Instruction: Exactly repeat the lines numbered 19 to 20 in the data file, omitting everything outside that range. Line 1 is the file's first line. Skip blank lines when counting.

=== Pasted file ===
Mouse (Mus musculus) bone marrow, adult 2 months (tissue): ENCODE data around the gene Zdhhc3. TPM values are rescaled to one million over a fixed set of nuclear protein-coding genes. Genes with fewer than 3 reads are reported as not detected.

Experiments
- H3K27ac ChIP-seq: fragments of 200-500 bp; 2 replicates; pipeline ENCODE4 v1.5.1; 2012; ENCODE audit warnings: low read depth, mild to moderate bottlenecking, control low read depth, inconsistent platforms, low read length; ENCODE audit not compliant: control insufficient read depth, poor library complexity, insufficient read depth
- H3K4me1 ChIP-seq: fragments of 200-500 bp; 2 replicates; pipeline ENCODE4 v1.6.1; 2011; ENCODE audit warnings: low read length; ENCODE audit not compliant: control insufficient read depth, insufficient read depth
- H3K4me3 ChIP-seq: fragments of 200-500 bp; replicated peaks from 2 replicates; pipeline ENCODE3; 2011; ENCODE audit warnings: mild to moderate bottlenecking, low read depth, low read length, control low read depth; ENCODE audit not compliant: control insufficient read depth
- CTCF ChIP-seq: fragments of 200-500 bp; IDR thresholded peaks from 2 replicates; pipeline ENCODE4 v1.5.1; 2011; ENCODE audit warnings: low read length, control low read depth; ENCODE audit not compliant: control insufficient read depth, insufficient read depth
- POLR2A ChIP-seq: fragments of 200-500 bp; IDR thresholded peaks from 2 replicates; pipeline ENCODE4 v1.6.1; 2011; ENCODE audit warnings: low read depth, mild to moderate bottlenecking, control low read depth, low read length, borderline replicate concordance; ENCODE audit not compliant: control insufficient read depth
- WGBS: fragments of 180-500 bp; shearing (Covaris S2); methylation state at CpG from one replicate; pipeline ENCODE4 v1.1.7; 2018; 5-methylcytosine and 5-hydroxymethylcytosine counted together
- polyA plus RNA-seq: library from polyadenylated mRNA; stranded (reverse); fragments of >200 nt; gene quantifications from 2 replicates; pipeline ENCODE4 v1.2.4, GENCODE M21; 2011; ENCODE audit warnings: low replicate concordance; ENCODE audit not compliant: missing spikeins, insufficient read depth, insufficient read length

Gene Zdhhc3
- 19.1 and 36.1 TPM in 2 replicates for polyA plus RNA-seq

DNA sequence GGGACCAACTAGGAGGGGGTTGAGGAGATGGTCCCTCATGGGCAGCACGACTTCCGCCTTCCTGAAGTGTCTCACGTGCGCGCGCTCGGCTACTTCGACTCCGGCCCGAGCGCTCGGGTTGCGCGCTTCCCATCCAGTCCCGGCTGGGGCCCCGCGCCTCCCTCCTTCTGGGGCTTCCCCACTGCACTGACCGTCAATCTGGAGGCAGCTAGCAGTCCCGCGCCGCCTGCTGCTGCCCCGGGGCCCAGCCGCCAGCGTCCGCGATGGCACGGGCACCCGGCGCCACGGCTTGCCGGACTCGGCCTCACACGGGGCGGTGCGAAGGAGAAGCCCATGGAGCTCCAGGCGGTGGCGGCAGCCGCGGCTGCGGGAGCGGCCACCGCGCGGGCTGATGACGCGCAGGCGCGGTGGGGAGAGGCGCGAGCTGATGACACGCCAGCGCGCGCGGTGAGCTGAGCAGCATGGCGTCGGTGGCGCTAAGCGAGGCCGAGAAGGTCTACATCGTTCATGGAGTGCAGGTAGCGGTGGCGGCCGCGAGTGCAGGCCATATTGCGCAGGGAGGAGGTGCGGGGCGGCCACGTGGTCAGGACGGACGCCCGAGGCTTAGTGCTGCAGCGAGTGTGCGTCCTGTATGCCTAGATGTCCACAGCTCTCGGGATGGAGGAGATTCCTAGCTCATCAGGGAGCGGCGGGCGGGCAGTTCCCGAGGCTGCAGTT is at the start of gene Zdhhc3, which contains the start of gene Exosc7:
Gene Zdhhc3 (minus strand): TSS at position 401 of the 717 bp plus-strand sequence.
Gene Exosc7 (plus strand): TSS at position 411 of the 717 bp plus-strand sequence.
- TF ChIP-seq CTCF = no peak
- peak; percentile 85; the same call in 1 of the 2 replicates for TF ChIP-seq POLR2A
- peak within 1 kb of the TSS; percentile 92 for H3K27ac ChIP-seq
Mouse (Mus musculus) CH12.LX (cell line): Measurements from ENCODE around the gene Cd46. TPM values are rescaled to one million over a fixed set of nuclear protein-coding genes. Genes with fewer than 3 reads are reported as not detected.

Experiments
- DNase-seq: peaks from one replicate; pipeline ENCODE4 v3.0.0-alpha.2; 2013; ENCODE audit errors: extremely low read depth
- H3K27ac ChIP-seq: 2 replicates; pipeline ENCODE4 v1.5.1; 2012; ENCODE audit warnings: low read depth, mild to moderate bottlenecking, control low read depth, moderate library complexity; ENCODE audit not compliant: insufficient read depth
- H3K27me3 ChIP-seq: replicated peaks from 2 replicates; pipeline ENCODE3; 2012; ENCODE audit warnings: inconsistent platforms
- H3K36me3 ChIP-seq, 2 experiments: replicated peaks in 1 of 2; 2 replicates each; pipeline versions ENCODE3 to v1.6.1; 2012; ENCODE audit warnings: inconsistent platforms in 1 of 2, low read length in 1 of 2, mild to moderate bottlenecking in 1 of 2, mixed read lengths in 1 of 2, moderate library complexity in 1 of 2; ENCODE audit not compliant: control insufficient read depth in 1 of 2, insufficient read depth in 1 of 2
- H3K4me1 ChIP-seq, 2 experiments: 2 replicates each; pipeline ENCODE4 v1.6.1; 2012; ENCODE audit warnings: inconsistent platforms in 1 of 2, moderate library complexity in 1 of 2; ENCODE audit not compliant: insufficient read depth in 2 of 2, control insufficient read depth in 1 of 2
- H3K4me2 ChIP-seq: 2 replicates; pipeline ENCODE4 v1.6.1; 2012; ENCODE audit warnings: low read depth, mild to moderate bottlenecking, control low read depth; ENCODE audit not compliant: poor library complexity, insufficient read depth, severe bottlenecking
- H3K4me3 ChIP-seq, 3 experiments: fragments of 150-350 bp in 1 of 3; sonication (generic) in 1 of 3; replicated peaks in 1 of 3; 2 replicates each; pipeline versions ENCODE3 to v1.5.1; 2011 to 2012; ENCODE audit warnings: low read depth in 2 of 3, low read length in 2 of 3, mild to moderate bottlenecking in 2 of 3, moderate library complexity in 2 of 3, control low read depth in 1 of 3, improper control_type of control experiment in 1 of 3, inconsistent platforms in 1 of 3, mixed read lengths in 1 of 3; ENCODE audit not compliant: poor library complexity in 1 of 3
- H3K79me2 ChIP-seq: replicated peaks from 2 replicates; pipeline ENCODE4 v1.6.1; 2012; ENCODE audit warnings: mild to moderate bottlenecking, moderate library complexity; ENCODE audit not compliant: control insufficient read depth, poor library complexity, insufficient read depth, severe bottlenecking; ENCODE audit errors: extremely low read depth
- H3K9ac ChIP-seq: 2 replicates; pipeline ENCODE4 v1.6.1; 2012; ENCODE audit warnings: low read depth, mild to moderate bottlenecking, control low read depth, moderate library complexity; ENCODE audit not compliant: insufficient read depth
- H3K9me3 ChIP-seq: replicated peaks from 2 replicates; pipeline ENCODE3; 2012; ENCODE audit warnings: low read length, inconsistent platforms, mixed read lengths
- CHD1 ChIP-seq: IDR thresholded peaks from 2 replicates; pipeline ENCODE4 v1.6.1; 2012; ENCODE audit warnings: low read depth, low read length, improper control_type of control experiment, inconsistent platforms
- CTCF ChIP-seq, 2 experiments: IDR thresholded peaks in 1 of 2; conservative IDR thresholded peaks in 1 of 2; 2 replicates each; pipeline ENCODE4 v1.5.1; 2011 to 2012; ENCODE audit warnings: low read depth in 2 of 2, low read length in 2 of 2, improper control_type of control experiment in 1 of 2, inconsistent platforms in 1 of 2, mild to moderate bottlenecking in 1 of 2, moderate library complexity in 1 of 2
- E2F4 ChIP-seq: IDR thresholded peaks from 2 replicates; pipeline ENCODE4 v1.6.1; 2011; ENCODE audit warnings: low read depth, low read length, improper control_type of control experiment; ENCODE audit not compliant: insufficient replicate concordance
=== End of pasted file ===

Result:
Experiments
- DNase-seq: peaks from one replicate; pipeline ENCODE4 v3.0.0-alpha.2; 2013; ENCODE audit errors: extremely low read depth